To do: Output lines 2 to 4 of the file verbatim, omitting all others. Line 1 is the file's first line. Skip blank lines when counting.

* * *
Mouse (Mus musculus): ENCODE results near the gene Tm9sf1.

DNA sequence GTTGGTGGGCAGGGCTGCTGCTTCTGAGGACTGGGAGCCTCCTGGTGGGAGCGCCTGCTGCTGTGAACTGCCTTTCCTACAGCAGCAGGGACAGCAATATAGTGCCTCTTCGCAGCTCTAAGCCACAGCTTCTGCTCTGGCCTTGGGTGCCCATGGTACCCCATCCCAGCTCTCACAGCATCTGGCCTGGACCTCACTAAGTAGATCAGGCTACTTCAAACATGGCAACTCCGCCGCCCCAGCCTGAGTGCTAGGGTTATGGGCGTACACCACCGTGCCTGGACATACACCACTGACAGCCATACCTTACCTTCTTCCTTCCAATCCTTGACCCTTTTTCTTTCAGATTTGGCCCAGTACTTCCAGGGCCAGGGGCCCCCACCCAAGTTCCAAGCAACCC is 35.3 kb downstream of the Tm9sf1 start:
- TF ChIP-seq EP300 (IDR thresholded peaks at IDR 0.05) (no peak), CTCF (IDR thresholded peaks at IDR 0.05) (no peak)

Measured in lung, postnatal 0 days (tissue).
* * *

DNA sequence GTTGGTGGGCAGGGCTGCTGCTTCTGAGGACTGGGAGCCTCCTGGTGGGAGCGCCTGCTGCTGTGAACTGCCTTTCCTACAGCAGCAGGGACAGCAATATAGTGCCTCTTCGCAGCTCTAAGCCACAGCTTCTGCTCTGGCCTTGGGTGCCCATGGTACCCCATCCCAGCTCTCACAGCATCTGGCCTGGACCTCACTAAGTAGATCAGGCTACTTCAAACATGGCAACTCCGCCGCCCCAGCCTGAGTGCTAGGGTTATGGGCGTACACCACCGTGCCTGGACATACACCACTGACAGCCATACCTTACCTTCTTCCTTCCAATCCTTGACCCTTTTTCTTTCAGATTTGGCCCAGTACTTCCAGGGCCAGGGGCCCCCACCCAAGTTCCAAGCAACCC is 35.3 kb downstream of the Tm9sf1 start:
- TF ChIP-seq EP300 (IDR thresholded peaks at IDR 0.05) (no peak), CTCF (IDR thresholded peaks at IDR 0.05) (no peak)

Measured in lung, postnatal 0 days (tissue).